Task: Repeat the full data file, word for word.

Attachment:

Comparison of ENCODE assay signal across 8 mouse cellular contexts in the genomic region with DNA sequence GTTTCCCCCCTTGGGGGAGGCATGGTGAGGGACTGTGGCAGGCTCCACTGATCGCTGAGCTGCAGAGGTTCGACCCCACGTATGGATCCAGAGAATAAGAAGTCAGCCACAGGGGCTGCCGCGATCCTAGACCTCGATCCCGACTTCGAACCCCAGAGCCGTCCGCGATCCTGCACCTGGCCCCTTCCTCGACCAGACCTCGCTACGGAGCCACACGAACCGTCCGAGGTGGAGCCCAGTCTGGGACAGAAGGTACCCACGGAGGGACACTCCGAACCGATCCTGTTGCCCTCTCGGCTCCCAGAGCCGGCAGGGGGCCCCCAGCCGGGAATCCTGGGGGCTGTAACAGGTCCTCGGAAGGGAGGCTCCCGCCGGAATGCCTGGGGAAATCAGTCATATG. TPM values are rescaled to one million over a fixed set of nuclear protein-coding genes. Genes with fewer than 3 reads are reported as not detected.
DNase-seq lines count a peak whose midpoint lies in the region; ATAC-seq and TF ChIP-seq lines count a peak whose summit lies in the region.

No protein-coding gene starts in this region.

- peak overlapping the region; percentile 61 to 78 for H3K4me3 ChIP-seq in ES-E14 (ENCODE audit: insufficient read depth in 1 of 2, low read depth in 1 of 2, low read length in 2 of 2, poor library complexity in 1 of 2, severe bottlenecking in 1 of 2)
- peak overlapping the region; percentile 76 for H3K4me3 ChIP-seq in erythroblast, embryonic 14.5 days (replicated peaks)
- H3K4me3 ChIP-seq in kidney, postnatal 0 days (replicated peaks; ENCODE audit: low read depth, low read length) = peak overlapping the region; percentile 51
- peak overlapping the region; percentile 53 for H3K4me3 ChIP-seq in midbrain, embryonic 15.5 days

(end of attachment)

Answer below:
Comparison of ENCODE assay signal across 8 mouse cellular contexts in the genomic region with DNA sequence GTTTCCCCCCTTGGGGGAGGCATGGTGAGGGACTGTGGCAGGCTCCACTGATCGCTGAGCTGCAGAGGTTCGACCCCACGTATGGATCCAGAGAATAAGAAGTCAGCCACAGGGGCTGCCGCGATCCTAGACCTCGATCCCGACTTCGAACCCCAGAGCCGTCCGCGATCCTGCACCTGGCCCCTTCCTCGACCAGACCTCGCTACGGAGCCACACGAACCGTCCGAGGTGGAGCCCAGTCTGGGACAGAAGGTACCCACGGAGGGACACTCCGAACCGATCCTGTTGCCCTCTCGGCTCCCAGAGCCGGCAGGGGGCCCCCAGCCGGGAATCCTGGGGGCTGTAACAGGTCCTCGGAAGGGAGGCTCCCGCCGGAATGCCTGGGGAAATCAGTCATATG. TPM values are rescaled to one million over a fixed set of nuclear protein-coding genes. Genes with fewer than 3 reads are reported as not detected.
DNase-seq lines count a peak whose midpoint lies in the region; ATAC-seq and TF ChIP-seq lines count a peak whose summit lies in the region.

No protein-coding gene starts in this region.

- peak overlapping the region; percentile 61 to 78 for H3K4me3 ChIP-seq in ES-E14 (ENCODE audit: insufficient read depth in 1 of 2, low read depth in 1 of 2, low read length in 2 of 2, poor library complexity in 1 of 2, severe bottlenecking in 1 of 2)
- peak overlapping the region; percentile 76 for H3K4me3 ChIP-seq in erythroblast, embryonic 14.5 days (replicated peaks)
- H3K4me3 ChIP-seq in kidney, postnatal 0 days (replicated peaks; ENCODE audit: low read depth, low read length) = peak overlapping the region; percentile 51
- peak overlapping the region; percentile 53 for H3K4me3 ChIP-seq in midbrain, embryonic 15.5 days